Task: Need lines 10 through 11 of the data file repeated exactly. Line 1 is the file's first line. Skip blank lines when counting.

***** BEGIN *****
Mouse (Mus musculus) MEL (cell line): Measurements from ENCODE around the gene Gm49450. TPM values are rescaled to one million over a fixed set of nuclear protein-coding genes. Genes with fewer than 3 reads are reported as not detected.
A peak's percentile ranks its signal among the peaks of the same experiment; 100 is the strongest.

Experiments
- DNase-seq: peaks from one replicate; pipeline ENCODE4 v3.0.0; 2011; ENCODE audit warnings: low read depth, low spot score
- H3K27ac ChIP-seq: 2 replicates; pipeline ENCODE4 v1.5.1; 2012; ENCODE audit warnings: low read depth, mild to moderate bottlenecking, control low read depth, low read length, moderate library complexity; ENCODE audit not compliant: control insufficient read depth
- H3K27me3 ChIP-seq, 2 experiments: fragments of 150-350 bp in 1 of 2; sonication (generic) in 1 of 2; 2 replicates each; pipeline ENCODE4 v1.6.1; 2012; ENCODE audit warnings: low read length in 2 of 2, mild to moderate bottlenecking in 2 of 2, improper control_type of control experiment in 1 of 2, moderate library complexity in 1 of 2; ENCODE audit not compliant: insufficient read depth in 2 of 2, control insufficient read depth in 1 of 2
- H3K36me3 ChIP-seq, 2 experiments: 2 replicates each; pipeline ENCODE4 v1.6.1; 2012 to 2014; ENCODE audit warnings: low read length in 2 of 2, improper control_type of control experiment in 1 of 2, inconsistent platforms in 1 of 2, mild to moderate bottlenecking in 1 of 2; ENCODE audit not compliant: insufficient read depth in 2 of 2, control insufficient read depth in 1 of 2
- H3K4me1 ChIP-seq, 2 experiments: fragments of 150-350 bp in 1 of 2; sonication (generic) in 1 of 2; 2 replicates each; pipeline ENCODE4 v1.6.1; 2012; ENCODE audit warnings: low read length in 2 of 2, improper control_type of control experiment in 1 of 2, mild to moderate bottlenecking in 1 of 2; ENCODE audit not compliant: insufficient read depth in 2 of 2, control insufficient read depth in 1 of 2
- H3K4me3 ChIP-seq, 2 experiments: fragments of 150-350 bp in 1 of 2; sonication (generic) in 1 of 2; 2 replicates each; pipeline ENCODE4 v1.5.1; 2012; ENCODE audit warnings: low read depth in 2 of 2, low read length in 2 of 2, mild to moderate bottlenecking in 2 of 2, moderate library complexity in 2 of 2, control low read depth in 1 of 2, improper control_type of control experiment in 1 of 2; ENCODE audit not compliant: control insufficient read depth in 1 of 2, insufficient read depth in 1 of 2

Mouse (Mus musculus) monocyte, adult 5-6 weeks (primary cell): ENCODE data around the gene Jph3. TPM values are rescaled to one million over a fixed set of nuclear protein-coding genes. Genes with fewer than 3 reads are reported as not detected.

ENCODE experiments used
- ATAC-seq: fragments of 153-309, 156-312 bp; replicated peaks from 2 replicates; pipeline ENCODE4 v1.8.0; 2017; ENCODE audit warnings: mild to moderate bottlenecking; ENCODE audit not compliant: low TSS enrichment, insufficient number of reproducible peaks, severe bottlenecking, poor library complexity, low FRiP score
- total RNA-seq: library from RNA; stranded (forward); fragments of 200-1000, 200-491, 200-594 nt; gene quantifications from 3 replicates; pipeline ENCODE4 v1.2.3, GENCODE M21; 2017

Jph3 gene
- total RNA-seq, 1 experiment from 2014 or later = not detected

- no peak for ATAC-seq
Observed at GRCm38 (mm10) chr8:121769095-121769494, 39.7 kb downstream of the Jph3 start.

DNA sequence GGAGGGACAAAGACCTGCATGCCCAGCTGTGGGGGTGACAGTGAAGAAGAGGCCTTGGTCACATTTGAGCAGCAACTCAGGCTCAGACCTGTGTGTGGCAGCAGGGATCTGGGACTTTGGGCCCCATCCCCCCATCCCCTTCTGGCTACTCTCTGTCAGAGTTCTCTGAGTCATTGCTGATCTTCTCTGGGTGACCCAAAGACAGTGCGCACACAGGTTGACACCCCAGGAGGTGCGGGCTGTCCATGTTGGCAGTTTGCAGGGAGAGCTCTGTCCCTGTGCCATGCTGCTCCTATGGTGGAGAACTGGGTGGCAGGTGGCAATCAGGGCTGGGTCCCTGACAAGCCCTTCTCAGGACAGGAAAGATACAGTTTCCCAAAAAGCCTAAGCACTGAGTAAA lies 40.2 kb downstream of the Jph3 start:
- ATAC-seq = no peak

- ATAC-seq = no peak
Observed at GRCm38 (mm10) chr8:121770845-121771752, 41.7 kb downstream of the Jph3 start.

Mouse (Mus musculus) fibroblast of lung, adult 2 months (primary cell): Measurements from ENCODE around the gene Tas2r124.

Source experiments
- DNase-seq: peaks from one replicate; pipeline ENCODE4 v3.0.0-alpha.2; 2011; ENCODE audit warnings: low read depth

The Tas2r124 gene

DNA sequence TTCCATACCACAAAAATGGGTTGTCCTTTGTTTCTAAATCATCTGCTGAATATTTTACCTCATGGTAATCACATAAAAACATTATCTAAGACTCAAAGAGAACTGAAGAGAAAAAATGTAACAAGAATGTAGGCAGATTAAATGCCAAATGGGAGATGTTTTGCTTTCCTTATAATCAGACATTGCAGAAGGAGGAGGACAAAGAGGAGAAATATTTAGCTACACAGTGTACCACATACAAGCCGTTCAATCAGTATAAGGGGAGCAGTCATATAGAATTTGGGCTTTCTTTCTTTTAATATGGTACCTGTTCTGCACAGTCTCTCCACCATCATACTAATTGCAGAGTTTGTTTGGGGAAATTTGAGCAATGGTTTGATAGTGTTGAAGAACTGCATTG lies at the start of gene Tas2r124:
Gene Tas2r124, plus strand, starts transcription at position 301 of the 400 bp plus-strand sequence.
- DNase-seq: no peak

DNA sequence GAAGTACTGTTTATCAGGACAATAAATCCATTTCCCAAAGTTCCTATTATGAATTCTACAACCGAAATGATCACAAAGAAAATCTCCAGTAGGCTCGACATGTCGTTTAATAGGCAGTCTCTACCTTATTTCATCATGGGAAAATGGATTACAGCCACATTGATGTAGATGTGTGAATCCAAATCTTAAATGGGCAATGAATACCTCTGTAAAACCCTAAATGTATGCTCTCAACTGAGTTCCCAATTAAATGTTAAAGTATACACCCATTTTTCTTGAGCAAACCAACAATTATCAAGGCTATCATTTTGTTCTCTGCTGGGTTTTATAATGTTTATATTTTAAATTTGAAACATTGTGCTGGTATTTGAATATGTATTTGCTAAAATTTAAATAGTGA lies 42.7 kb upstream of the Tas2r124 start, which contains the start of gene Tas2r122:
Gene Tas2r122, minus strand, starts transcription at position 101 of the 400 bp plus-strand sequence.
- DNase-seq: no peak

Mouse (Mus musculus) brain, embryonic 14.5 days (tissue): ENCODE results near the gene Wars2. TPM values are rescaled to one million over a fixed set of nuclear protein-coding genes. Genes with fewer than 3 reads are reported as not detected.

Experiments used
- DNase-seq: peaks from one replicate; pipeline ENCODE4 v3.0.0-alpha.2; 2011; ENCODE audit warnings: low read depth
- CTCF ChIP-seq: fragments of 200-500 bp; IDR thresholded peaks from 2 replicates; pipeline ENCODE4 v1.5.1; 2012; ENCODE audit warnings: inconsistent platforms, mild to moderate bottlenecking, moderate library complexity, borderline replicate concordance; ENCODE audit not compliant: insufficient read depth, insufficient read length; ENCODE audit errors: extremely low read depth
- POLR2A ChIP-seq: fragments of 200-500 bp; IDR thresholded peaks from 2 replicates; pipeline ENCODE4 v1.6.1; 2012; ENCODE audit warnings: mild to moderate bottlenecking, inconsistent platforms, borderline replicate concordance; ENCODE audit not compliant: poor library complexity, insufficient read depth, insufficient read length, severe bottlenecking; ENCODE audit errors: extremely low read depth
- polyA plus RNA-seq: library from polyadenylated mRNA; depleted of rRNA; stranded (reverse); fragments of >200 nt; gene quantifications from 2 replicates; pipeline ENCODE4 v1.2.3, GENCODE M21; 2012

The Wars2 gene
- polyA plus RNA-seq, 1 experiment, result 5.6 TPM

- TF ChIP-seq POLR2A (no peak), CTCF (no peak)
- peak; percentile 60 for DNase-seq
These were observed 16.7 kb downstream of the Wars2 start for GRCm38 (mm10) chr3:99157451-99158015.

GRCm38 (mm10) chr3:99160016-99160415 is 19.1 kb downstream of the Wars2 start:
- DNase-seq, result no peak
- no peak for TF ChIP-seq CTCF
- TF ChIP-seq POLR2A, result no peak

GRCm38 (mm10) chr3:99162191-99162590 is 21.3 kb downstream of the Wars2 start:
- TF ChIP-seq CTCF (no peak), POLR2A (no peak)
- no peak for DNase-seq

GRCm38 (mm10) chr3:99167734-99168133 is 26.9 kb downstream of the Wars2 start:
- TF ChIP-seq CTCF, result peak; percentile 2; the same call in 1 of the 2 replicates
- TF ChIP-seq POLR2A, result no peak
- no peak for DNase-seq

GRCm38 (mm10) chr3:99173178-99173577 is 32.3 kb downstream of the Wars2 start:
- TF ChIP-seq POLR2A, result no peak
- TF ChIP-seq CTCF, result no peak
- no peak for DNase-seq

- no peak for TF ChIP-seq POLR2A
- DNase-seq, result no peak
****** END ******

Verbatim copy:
Mouse (Mus musculus) monocyte, adult 5-6 weeks (primary cell): ENCODE data around the gene Jph3. TPM values are rescaled to one million over a fixed set of nuclear protein-coding genes. Genes with fewer than 3 reads are reported as not detected.

ENCODE experiments used